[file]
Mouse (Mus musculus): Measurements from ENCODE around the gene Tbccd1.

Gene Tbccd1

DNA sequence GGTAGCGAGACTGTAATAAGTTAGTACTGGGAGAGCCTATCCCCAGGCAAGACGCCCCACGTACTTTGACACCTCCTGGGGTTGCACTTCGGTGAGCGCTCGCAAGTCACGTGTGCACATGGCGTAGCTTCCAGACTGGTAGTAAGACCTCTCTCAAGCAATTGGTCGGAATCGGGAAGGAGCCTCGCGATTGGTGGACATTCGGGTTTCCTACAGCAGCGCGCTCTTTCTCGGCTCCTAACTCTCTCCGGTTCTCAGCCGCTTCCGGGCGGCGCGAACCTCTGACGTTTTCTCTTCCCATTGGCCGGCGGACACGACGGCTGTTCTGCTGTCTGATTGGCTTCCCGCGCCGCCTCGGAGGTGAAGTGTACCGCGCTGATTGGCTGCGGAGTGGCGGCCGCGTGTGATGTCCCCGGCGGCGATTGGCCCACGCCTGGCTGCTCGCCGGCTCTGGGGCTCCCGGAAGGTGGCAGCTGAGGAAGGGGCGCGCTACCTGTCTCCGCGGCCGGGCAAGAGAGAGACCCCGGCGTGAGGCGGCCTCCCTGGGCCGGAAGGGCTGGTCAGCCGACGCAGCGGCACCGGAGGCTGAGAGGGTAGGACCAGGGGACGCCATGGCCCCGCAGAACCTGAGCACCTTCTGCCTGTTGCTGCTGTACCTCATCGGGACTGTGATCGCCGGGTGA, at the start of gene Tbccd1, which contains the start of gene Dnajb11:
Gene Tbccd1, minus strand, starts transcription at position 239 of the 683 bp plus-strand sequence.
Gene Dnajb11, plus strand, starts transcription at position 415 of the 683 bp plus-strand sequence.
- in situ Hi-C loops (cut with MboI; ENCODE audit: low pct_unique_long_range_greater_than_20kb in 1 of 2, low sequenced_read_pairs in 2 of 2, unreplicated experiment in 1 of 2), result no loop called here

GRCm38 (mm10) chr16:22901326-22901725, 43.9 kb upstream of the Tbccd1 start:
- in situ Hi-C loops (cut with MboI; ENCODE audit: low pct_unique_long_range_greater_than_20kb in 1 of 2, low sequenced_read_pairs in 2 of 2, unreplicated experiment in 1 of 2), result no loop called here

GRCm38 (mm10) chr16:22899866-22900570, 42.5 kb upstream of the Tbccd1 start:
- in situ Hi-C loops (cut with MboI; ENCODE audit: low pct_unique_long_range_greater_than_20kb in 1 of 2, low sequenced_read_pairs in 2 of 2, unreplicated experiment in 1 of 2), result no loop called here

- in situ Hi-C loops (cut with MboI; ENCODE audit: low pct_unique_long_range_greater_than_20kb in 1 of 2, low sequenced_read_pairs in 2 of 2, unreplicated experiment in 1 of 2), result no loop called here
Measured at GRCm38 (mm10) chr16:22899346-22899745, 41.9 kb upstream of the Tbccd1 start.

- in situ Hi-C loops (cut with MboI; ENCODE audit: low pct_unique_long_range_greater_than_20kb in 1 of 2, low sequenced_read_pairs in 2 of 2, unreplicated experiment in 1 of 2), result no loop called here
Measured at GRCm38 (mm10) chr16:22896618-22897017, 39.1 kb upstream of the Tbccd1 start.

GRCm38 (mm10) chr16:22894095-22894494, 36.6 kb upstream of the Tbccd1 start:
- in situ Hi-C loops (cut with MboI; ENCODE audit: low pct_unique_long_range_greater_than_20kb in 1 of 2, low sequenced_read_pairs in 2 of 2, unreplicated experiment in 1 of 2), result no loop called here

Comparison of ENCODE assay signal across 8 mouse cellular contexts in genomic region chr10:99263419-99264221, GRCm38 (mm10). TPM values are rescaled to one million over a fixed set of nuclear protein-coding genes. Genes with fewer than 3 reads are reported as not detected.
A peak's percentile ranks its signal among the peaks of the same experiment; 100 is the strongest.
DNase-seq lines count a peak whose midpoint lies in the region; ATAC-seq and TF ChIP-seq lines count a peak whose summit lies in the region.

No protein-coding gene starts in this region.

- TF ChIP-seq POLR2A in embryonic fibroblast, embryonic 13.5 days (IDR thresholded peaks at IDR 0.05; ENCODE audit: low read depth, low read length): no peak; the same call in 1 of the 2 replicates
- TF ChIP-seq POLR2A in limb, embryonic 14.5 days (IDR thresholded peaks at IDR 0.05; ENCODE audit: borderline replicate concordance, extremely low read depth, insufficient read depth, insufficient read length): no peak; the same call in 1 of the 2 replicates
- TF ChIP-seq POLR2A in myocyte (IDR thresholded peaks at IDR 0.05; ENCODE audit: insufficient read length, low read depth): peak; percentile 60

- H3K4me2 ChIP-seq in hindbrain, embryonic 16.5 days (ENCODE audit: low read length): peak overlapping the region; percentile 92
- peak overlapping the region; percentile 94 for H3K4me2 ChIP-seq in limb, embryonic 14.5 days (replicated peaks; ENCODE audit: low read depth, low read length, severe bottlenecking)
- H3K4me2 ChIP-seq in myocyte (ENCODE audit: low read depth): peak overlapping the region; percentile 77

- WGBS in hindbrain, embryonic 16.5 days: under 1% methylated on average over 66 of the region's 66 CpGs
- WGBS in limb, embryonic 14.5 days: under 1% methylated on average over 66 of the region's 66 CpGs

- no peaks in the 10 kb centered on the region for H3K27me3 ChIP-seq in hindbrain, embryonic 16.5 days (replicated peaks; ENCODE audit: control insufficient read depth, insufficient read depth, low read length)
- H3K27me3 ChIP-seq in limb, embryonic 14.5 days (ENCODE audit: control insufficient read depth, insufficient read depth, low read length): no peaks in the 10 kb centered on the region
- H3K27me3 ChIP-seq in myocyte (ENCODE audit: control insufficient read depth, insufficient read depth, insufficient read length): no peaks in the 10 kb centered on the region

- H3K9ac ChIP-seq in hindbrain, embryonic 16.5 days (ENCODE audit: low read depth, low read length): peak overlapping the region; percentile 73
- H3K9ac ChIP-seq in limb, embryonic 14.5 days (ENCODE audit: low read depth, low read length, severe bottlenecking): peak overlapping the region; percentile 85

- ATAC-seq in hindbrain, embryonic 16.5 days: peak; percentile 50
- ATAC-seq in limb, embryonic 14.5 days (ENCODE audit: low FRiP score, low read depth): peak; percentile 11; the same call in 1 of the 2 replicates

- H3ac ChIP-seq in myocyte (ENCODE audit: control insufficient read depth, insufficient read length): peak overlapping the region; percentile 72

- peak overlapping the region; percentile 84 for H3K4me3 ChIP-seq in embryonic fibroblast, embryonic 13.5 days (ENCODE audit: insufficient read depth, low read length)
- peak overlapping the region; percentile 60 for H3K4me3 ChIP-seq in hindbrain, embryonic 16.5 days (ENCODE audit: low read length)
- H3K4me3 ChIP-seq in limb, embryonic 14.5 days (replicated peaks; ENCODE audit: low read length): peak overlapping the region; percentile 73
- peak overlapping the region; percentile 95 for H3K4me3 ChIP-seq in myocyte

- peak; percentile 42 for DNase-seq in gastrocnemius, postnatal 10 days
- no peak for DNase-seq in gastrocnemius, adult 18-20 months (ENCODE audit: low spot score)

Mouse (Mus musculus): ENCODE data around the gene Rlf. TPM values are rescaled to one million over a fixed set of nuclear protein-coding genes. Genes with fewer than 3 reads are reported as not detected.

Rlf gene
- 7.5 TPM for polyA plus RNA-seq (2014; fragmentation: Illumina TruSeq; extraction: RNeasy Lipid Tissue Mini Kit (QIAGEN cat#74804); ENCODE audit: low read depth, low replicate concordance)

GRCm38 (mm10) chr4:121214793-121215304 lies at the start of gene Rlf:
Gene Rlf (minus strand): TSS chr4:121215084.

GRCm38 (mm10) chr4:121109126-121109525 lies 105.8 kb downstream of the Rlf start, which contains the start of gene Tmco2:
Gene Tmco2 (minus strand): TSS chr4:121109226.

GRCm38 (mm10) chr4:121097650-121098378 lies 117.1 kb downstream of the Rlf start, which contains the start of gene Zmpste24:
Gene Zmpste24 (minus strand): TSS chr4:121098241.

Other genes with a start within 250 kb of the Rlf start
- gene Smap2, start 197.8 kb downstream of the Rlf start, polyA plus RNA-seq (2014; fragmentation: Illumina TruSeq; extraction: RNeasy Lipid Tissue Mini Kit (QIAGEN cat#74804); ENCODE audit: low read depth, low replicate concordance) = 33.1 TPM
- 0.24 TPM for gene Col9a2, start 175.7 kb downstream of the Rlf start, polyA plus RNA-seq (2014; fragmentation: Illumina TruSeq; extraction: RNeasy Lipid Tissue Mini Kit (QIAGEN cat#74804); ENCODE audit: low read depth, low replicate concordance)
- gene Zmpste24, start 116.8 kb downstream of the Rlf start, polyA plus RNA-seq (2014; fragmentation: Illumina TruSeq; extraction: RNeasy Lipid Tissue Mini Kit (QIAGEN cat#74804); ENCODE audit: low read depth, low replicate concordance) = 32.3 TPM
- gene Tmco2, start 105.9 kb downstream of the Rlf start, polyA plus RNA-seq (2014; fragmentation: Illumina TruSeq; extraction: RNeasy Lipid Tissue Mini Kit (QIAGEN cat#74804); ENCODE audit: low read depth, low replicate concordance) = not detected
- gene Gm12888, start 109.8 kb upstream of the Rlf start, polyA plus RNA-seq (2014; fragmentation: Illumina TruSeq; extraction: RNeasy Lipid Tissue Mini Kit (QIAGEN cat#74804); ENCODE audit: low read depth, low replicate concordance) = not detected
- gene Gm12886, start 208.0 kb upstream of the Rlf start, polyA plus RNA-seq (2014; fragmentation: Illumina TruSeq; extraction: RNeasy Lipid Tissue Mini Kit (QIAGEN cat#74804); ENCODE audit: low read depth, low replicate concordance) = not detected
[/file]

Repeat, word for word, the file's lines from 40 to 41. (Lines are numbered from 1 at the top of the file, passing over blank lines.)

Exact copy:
- peak overlapping the region; percentile 95 for H3K4me3 ChIP-seq in myocyte

- peak; percentile 42 for DNase-seq in gastrocnemius, postnatal 10 days